Mark Atwood (fallenpegasus) wrote,
Mark Atwood

Online Banking insecurity and "Two Factor Auth" that isn't.

I just tweaked my online banking configuration, setting up bill payment from a different bank account, changing some settings on some credit cards, and so forth. In so doing, I had to both set up new "security questions", and to answer some I had set up in the past.

These "security questions" are a result of a US banking regulation mandate that online banking use "Two Factor Authentication". "Two Factor Auth" means, in theory, that auth be done on the basis of "something you know", which means "password", and "something you have", which means something like a RSA SecurID or Versign VIP, or the end point of a second comm channel, like say, a SMS cellphone.

The banking industry, being fools, knaves, and villains, decided that issuing, or even selling, most everyone, a security token "was too expensive and confusing", and so instead complained, lied, and did the usual regulatory capture dance, and managed to convince the banking industry regulators (see "fools, knaves, and villains", above), that knowing the answer to a "security question" counts as a "second factor".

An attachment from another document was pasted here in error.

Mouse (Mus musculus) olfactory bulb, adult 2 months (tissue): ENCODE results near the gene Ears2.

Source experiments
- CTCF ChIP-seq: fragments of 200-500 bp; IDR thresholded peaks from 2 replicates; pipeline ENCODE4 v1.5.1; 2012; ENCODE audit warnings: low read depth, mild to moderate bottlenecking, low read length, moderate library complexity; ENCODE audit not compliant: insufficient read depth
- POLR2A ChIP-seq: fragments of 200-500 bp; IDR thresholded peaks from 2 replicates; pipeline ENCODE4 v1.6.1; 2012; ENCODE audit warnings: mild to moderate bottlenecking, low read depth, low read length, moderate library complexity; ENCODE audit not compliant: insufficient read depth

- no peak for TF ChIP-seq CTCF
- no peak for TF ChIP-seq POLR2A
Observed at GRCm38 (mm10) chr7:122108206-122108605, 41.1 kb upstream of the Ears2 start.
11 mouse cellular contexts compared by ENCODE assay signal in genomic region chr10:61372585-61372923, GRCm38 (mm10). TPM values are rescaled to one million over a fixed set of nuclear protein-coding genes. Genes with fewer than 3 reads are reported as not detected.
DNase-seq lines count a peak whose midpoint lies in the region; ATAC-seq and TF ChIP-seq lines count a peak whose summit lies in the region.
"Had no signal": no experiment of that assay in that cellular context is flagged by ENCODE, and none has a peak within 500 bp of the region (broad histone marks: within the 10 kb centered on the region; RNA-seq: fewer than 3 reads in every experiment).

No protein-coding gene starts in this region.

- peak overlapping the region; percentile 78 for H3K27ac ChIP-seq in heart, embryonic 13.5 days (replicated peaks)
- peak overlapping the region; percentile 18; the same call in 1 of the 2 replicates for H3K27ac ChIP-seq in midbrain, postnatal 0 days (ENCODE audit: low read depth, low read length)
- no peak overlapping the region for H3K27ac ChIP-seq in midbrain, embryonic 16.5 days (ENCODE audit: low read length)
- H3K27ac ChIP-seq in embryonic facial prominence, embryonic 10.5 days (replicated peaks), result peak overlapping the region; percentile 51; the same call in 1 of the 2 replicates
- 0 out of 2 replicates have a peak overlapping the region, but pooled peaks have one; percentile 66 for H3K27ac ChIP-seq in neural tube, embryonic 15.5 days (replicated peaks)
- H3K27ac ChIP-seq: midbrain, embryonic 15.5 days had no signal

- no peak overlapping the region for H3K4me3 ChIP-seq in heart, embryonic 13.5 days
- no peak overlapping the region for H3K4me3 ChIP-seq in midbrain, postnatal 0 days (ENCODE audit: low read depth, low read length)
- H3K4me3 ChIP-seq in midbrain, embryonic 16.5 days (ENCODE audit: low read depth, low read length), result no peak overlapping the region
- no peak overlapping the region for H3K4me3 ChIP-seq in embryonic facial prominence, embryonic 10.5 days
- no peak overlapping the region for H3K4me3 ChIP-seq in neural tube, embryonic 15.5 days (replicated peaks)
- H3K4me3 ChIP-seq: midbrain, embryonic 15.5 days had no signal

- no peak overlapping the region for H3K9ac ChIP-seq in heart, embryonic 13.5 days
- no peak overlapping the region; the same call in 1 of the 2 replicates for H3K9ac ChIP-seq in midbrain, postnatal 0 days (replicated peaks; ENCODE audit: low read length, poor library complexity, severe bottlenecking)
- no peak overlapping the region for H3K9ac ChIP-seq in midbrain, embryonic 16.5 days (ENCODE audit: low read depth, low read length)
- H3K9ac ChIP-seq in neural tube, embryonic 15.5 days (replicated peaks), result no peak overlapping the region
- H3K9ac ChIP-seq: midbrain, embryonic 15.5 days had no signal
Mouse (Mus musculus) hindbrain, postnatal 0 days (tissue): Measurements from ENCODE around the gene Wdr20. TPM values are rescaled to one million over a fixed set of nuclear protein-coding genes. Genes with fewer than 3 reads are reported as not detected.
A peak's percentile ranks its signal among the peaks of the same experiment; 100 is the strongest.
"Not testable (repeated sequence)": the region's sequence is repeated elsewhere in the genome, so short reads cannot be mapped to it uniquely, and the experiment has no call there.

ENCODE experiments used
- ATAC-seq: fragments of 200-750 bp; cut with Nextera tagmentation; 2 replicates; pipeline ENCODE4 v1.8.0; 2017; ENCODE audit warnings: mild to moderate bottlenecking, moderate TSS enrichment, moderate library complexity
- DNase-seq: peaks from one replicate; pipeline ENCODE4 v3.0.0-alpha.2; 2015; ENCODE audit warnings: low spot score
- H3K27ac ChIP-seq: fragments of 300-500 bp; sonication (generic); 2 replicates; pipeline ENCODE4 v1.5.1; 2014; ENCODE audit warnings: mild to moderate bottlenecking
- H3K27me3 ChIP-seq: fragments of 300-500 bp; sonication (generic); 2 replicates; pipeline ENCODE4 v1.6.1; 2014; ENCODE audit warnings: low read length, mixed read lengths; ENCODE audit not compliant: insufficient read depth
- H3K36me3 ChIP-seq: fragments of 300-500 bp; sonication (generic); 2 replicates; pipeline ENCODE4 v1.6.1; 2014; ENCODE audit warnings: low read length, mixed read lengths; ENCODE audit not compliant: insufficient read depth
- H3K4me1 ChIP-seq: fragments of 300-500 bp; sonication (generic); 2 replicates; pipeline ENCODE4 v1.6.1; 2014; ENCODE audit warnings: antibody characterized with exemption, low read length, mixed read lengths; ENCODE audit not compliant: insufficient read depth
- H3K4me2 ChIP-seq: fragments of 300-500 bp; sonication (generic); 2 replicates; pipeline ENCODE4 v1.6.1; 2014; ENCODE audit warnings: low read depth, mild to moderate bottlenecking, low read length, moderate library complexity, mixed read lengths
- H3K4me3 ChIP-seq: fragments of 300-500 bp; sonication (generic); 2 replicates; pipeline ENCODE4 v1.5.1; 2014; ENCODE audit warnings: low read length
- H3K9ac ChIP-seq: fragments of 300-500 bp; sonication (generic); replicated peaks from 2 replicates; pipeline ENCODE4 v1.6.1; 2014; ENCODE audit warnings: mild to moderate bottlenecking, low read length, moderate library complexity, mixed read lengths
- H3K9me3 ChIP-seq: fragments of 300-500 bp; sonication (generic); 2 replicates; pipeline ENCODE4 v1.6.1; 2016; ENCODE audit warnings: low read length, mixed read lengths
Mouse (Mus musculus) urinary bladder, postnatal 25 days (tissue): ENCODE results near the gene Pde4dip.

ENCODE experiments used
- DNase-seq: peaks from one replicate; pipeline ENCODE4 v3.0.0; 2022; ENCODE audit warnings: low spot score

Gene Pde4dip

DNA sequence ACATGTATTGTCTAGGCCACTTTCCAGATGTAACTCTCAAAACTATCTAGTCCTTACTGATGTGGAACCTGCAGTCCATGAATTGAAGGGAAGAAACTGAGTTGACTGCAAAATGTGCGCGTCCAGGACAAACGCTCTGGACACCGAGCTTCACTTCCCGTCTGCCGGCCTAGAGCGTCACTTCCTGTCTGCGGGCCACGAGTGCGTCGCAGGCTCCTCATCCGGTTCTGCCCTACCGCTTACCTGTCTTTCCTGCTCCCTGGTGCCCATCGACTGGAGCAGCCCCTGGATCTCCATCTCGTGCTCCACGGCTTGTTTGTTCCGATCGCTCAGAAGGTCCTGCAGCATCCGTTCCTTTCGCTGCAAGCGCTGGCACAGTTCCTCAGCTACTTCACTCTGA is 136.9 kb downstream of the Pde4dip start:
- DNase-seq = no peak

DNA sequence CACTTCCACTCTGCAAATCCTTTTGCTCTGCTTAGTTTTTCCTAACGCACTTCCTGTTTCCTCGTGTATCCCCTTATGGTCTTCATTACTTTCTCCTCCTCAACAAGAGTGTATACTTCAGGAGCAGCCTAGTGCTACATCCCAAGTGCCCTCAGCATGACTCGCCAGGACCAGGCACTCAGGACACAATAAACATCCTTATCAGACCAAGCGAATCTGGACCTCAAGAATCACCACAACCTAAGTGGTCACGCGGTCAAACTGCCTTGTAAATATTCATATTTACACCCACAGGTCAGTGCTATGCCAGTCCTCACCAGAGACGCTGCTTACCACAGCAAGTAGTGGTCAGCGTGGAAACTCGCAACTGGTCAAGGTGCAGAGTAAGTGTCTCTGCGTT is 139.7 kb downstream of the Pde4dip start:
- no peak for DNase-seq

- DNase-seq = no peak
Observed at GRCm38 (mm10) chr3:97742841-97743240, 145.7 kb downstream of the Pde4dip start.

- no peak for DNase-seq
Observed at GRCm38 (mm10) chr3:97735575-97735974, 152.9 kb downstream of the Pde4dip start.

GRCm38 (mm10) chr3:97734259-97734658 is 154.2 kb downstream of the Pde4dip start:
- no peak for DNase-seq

Now, maybe it's true that for a significant fraction of the banks' clients, using a RSA token is, in fact, maybe too "confusing". But for those of us with a clue, please give us the option! Let me buy one from a list approved varieties/branks of security tokens for a couple of bucks, register it with each of my banks, credit cards, and other "secure" sites, and then have the option to use it.

Its not even really necessary to have to buy something. It can be a little app that runs in a smartphone, or even just the ability to receive a SMS message on a not-so-smart phone.

To cut the banking industry a bit of slack, I suspect part of the issue was that Verisign/RSA decided the regulation to be a license to rape the banking industry even harder, and the industry rebelled against them.
Tags: crypto, geek, rant

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